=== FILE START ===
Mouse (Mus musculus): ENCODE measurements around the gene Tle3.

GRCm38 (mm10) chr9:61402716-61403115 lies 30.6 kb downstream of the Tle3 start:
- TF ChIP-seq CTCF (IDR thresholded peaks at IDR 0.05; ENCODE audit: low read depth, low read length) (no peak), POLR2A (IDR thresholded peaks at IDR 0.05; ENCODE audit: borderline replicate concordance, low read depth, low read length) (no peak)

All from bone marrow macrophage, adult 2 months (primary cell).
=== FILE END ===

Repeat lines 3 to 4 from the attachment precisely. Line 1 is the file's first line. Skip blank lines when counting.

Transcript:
- TF ChIP-seq CTCF (IDR thresholded peaks at IDR 0.05; ENCODE audit: low read depth, low read length) (no peak), POLR2A (IDR thresholded peaks at IDR 0.05; ENCODE audit: borderline replicate concordance, low read depth, low read length) (no peak)

All from bone marrow macrophage, adult 2 months (primary cell).